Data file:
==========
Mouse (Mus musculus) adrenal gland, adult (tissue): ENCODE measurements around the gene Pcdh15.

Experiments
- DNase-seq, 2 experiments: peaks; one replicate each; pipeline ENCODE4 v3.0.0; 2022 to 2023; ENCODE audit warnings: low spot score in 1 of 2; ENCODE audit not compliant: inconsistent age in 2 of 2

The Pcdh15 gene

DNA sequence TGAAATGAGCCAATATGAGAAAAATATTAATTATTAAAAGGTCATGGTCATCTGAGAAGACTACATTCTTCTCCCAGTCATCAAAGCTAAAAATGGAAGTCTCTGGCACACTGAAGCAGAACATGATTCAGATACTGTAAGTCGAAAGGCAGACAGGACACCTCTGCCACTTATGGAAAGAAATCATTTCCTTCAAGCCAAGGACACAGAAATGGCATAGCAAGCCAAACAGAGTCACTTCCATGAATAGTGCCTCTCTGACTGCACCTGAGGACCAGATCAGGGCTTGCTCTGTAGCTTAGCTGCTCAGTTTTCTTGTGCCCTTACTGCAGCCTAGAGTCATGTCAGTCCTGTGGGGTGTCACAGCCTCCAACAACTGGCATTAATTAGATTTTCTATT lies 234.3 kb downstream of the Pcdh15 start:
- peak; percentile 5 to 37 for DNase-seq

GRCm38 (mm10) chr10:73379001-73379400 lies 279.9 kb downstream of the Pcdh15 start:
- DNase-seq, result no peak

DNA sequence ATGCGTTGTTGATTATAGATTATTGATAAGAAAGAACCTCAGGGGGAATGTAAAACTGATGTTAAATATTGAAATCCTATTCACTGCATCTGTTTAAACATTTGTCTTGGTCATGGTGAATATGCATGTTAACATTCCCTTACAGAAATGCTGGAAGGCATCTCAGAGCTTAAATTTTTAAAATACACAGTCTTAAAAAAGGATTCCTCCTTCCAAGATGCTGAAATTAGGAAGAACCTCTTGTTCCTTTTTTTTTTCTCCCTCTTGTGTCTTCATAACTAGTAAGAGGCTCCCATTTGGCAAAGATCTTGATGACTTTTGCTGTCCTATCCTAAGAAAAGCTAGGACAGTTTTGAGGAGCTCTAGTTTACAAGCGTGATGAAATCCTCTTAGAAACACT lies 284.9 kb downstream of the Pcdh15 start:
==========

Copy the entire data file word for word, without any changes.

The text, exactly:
Mouse (Mus musculus) adrenal gland, adult (tissue): ENCODE measurements around the gene Pcdh15.

Experiments
- DNase-seq, 2 experiments: peaks; one replicate each; pipeline ENCODE4 v3.0.0; 2022 to 2023; ENCODE audit warnings: low spot score in 1 of 2; ENCODE audit not compliant: inconsistent age in 2 of 2

The Pcdh15 gene

DNA sequence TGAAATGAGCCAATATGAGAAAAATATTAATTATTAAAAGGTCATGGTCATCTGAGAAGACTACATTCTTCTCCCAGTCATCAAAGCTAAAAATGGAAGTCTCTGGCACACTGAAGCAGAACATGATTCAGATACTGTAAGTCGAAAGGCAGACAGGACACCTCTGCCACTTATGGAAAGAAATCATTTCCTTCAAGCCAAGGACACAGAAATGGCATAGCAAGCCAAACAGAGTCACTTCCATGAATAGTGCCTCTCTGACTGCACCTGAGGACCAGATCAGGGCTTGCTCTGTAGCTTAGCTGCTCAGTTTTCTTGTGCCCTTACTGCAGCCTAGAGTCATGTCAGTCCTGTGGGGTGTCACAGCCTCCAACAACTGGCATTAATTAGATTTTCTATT lies 234.3 kb downstream of the Pcdh15 start:
- peak; percentile 5 to 37 for DNase-seq

GRCm38 (mm10) chr10:73379001-73379400 lies 279.9 kb downstream of the Pcdh15 start:
- DNase-seq, result no peak

DNA sequence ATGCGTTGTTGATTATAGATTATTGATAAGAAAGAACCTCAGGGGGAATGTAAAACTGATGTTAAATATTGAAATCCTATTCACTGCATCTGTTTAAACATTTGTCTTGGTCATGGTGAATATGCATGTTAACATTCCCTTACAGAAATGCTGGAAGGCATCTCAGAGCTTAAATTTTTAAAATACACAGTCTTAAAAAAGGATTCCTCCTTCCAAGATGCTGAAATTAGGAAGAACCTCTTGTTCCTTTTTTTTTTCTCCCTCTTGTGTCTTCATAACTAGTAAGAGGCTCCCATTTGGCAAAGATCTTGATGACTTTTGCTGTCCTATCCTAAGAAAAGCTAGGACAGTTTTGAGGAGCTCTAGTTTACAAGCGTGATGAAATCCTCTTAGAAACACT lies 284.9 kb downstream of the Pcdh15 start: